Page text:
One person, echoing the concerns of many, urged health officials to inform the public where the positive patients had been, mentioning various local businesses as an example.
“This virus attacks every individual differently,” the concerned resident stated. “You can be asymptomatic and not feel any symptoms and still infect other people who can get those serious symptoms including death. Plus, majority (of) these people not taking this quarantine seriously unless a mandatory curfew or a shutdown is in place.”
“Treat every place you or your children go as if it could be infected,” a Facebook reply from Sampson Regional stated. “Knowing the whereabouts of one confirmed individual will not change the number of unconfirmed people who are sharing the same gas pump and grocery check-out. We cannot stress enough the importance of staying in unless necessary to be out, and when out, cleaning hands well. When out, keep a 6-foot distance from others and try to keep your hands away from your face.”
County officials noted that they would not be releasing patient identifying information, so assumptions should never be made as to the identities of reported cases.
“Public health officials do contact tracing, but we must all take precautions,” a reply from the County of Sampson stated. “We — all of us — are in this together! Stay safe by following the health advice offered by our local, state and federal officials to stay home (except for essential travel like work, grocery and pharmacy visits), practicing social distancing, and washing our hands!”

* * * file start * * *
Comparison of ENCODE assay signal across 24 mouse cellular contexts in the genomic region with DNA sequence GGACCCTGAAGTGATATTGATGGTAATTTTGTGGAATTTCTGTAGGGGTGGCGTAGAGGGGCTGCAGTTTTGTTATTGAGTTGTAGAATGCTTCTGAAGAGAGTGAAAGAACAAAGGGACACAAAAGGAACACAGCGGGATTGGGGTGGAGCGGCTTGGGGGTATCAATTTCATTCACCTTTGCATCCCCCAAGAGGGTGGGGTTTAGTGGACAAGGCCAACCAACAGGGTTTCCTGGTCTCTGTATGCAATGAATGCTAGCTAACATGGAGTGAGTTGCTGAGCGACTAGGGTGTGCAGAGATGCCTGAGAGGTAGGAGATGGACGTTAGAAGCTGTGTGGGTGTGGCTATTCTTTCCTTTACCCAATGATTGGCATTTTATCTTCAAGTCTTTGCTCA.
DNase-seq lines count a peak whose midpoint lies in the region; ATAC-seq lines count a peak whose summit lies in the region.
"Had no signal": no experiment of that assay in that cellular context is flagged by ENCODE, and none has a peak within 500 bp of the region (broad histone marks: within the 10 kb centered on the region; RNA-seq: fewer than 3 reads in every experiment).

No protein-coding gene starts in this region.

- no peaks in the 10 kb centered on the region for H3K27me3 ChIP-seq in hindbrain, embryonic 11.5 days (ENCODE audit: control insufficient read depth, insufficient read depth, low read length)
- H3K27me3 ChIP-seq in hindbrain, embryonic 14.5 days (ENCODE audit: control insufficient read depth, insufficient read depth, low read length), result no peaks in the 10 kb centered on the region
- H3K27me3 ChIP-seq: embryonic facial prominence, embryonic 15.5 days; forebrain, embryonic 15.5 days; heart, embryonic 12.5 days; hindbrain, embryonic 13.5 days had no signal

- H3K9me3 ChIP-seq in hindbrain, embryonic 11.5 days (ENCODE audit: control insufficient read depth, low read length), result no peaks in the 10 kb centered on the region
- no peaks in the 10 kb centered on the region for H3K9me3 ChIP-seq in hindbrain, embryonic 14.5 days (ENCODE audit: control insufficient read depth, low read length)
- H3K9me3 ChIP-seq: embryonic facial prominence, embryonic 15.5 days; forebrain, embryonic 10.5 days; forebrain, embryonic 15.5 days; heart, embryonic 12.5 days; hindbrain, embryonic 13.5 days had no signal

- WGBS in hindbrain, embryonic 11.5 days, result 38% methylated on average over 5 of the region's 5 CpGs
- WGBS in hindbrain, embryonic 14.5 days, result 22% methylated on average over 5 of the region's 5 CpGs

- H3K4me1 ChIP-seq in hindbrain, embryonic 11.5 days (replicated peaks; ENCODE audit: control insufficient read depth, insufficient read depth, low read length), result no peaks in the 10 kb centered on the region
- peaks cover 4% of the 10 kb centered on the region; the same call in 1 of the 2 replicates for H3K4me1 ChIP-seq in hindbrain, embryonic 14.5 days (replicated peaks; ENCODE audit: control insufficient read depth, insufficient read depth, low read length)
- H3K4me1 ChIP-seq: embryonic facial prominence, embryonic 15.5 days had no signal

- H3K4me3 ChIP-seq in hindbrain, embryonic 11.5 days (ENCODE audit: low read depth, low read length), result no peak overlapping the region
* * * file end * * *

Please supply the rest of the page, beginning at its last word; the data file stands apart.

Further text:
For their part, hospital leaders said they will “continue being transparent in offering trusted information to support our community during this time” and thanked everyone for their “prayers and thoughts for our staff as they do a very important job.”
Statewide, as of Monday morning, there had been 2,870 COVID-19 cases, with 33 deaths coming as a result, according to the N.C. Department of Health and Human Services. The agency reported 40,726 COVID-19 tests completed in 89 of the state’s 100 counties, as of Tuesday. There were 270 people hospitalized in the state due to COVID-19, the agency reported Monday.
A collection of North Carolina experts on Monday released a composite modeling forecast looking at how COVID-19 could affect North Carolina in the coming months. The models, constructed by experts from University of North Carolina at Chapel Hill, Duke University, RTI International, and others reinforced the need for limiting personal contact to slow the spread of COVID-19 and ensure that health care is there for people who need it.
“We have life-changing decisions before us and North Carolina is fortunate to have world-class experts who can help our state as we continue battling the coronavirus,” said Gov. Roy Cooper. “Modeling is one tool that helps us prepare for this fight and it shows we will save lives if we stay home and keep our social distance right now.”
“The modeling affirms that the actions we take now will determine how this virus will impact North Carolina in the weeks and months to come,” said NC Department of Health and Human Services Secretary Mandy Cohen, MD. “We need to continue to do everything in our power so that fewer people get sick at the same time, while also surging the capacity of our health care system so those that do need hospital care will have it. Please stay home now to save lives.”